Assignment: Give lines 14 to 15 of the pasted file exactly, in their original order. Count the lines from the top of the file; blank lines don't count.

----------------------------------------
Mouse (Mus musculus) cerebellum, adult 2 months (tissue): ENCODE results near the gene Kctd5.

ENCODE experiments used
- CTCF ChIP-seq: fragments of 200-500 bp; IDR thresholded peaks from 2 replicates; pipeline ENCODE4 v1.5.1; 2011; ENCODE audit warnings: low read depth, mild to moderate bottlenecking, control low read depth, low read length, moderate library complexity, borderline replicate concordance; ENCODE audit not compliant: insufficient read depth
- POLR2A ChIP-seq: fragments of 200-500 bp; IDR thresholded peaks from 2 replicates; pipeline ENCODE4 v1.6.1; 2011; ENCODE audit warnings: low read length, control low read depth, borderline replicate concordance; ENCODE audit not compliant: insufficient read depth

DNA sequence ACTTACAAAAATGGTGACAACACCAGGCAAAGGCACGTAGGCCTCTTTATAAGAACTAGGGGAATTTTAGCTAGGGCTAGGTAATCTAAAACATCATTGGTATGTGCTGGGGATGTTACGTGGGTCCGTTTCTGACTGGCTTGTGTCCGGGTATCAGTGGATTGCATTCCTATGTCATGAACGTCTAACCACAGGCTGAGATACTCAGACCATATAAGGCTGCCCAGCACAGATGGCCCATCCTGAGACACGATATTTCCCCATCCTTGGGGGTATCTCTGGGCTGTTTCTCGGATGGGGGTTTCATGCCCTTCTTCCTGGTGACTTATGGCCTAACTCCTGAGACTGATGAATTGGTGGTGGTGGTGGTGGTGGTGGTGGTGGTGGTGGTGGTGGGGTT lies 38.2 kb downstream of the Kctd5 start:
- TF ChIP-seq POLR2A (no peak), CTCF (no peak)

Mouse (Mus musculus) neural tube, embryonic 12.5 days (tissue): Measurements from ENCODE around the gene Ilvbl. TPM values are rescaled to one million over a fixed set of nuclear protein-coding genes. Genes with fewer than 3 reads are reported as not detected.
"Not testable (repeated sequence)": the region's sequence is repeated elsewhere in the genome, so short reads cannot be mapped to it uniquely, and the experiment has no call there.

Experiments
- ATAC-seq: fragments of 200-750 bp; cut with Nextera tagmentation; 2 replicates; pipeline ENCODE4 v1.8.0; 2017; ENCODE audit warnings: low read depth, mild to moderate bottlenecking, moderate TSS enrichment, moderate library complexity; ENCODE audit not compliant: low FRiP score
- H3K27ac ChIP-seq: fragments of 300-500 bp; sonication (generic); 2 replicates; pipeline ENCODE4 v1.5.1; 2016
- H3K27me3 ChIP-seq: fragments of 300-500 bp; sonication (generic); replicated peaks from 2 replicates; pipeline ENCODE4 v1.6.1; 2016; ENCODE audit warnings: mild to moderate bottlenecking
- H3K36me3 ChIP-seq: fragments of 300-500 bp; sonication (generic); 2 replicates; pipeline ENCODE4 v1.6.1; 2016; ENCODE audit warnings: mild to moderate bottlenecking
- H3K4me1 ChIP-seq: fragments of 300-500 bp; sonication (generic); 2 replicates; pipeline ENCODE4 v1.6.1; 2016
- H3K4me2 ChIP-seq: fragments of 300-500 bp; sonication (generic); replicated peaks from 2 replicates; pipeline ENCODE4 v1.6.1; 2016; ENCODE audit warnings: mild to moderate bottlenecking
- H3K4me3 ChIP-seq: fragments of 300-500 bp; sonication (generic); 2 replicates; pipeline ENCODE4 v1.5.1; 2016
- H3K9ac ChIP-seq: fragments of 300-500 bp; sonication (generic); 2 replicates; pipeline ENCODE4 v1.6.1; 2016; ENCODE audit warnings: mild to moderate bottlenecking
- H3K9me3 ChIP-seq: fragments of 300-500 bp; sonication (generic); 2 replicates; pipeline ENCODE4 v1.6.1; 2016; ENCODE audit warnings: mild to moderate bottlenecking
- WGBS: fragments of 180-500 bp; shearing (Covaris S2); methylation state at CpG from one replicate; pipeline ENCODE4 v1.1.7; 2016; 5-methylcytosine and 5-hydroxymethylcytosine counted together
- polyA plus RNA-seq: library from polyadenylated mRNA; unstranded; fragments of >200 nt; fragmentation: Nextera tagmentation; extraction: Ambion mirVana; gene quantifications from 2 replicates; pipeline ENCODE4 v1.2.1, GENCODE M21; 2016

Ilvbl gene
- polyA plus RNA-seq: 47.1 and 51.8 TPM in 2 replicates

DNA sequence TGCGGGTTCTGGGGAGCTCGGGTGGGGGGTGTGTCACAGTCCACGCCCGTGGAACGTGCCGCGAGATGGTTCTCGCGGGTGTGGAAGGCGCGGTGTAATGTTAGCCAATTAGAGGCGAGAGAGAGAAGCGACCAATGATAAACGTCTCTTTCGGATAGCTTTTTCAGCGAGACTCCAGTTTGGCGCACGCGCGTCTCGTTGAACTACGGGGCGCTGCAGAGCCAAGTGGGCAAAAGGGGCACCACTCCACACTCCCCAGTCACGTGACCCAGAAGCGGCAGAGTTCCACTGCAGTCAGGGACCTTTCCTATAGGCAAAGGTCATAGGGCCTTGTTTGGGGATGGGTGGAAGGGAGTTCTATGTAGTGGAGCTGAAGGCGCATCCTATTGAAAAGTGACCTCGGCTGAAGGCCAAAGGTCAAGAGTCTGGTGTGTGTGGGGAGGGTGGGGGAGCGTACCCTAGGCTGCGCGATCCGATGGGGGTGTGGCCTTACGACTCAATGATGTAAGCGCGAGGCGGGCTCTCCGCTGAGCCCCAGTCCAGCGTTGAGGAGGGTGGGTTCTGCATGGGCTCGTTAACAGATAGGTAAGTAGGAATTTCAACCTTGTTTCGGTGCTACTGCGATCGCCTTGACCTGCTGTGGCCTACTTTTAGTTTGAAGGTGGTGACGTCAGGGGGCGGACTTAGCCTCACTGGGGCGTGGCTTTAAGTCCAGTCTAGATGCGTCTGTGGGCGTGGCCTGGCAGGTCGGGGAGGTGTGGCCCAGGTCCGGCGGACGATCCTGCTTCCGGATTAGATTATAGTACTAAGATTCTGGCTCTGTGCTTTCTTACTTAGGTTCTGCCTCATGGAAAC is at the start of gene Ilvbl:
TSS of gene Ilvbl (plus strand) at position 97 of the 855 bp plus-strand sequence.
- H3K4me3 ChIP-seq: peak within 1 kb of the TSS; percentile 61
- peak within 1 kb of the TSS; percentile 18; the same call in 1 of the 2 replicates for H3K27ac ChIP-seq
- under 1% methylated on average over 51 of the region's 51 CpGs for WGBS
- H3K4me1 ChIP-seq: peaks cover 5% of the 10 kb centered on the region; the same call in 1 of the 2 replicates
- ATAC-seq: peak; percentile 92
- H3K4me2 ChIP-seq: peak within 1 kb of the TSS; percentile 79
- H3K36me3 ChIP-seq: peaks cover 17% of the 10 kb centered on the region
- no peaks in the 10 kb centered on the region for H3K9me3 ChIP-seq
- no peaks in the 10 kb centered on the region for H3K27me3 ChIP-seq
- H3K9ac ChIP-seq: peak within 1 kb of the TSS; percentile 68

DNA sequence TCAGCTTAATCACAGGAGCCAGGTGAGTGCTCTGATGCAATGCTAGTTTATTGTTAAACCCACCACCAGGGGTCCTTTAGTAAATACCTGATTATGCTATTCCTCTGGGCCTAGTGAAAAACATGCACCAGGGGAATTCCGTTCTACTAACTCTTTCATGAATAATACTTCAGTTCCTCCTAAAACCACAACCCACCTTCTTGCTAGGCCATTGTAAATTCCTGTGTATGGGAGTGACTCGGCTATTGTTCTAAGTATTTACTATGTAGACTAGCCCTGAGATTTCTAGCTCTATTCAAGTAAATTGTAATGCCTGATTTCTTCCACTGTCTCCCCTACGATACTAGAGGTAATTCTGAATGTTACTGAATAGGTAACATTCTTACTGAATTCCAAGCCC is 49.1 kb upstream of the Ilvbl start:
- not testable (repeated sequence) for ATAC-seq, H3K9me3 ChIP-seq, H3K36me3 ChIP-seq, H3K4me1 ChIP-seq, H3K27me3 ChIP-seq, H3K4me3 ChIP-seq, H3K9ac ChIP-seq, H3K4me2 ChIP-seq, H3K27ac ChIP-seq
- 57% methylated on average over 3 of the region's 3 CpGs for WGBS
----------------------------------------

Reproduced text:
- H3K4me1 ChIP-seq: fragments of 300-500 bp; sonication (generic); 2 replicates; pipeline ENCODE4 v1.6.1; 2016
- H3K4me2 ChIP-seq: fragments of 300-500 bp; sonication (generic); replicated peaks from 2 replicates; pipeline ENCODE4 v1.6.1; 2016; ENCODE audit warnings: mild to moderate bottlenecking